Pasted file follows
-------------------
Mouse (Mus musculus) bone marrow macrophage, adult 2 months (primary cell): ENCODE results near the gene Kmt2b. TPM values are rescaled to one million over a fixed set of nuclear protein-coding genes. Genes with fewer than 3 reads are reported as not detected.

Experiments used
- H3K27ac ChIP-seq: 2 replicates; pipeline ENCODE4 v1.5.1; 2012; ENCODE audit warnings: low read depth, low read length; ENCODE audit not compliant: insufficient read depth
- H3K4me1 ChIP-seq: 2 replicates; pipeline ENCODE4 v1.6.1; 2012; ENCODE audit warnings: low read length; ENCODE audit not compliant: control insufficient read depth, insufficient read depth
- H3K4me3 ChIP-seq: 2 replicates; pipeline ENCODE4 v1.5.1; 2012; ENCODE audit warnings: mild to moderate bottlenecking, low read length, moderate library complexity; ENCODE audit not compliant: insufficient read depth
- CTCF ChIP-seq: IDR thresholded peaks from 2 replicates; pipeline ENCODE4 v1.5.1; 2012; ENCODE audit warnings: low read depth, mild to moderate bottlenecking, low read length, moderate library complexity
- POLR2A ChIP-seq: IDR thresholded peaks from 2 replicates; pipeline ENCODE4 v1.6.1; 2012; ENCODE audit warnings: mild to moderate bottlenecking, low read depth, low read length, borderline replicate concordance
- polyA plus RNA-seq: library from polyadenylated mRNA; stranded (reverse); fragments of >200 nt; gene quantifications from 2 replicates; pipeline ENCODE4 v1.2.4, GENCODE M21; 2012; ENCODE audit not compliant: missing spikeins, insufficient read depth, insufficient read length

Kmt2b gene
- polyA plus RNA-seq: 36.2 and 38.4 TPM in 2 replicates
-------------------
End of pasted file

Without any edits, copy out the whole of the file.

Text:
Mouse (Mus musculus) bone marrow macrophage, adult 2 months (primary cell): ENCODE results near the gene Kmt2b. TPM values are rescaled to one million over a fixed set of nuclear protein-coding genes. Genes with fewer than 3 reads are reported as not detected.

Experiments used
- H3K27ac ChIP-seq: 2 replicates; pipeline ENCODE4 v1.5.1; 2012; ENCODE audit warnings: low read depth, low read length; ENCODE audit not compliant: insufficient read depth
- H3K4me1 ChIP-seq: 2 replicates; pipeline ENCODE4 v1.6.1; 2012; ENCODE audit warnings: low read length; ENCODE audit not compliant: control insufficient read depth, insufficient read depth
- H3K4me3 ChIP-seq: 2 replicates; pipeline ENCODE4 v1.5.1; 2012; ENCODE audit warnings: mild to moderate bottlenecking, low read length, moderate library complexity; ENCODE audit not compliant: insufficient read depth
- CTCF ChIP-seq: IDR thresholded peaks from 2 replicates; pipeline ENCODE4 v1.5.1; 2012; ENCODE audit warnings: low read depth, mild to moderate bottlenecking, low read length, moderate library complexity
- POLR2A ChIP-seq: IDR thresholded peaks from 2 replicates; pipeline ENCODE4 v1.6.1; 2012; ENCODE audit warnings: mild to moderate bottlenecking, low read depth, low read length, borderline replicate concordance
- polyA plus RNA-seq: library from polyadenylated mRNA; stranded (reverse); fragments of >200 nt; gene quantifications from 2 replicates; pipeline ENCODE4 v1.2.4, GENCODE M21; 2012; ENCODE audit not compliant: missing spikeins, insufficient read depth, insufficient read length

Kmt2b gene
- polyA plus RNA-seq: 36.2 and 38.4 TPM in 2 replicates